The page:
Isla Vista Beat Reporter
Discord remains within the Isla Vista Community Services District (IVCSD) board over whether to grant tax exempt status to non-profit housing providers.
After Measure R was passed in June to provide funds for the IVCSD, residents were left under the impression that there would be a tax reduction on the User Utility Tax (UUT) for low-income residents who could not afford the measure’s eight percent tax increase.
The district, however, has yet to decide on whether or not to grant non-profit housing providers an exemption.
“We received a lot of feedback about people being disappointed that there wasn’t a certain decision made,” said IVCSD board president Ethan Bertrand. After two weeks of disagreement, Bertrand motioned to table the discussion for February 2019.
During the board meeting on Oct. 30, directors Jay Freeman and Robert Geis were concerned with the unfairness of the tax relief if applied to certain groups, as it would give special treatment to particular community members and upset those not exempted.
Residents of Pescadero Lofts, for example, already expressed their desire to be included in the tax exemption, according to board director Father Jon Hedges. The apartments currently house many of Isla Vista’s former homeless.
“Pescadero Lofts is the lowest of the lower income in our community,” Hedges said. “[They] felt like they were being excluded from representation in this [tax exemption].”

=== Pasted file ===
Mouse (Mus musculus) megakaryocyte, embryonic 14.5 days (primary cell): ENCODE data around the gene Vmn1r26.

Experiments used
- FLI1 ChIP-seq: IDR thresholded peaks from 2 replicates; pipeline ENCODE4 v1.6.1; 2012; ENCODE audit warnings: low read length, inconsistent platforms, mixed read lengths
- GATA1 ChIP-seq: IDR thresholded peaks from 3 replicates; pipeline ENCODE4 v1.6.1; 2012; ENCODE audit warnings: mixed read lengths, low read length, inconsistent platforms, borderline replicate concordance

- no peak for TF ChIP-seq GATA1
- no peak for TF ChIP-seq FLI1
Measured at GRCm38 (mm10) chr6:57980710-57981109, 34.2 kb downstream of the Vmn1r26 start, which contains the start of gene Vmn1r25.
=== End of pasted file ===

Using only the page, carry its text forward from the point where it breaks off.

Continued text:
The non-profit tax exemption in discussion, however, would apply to non-profit housing providers in Isla Vista, comprising of Friendship Manor and Santa Barbara Housing Co-Op — including Newman, Merton, Biko, Manley, and Dashain houses.
IVCSD conducted an analysis on the annual utility tax revenue coming from each non-profit housing provider. Calculating gas, water, sewage, and trash, the tax revenue from both Friendship Manor and the five SB Housing Co-Ops totals to around $25,000.
Exempting taxes from non-profit housing would mean that the district would cut about three percent of the $777,000 estimated funds from their main source of funding, utility user taxes.
For residents of Friendship Manor, the board’s lack of a clear answer to the exemption means residents would endure a rent increase that is applied at least until the board decides on whether or not to create a tax relief.
“The average income of our residents is $1200 a month, so a $10 a month hit is impactful,” said Eva Cherantalk, board member at Friendship Manor.
Cherantalk told the board that she was under the impression that nonprofits would be exempted, as were a number of other individuals who contacted the board in response to Measure R, Bertrand said during the board meeting on Oct. 30th.
“I’m actually very disappointed to the extent that I’m hearing that there were people campaigning on behalf of [Measure R], telling people that they would get exemptions,” director Freeman said.
Bertrand, general manager Jonathan Abboud, and secretary of the board Spencer Brandt were involved with the “Yes on Measure R” campaign. Nearing election day, campaign members and media outlets reported on a possible tax exemption program for low-income residents if the measure was passed.
“Although I am supportive of this type of proposal, I will say that I am shocked that any non-profit housing provider would say that there was any assertion by people who were involved with the passage of Measure R, that there would be a non-profit exemption from the get-go,” Bertrand said.
With the new year just around the corner, non-profit housing providers are looking for a definite yes or no on the tax exemption in order to plan out their fiscal year. As of now, the discussion remains on the table for February.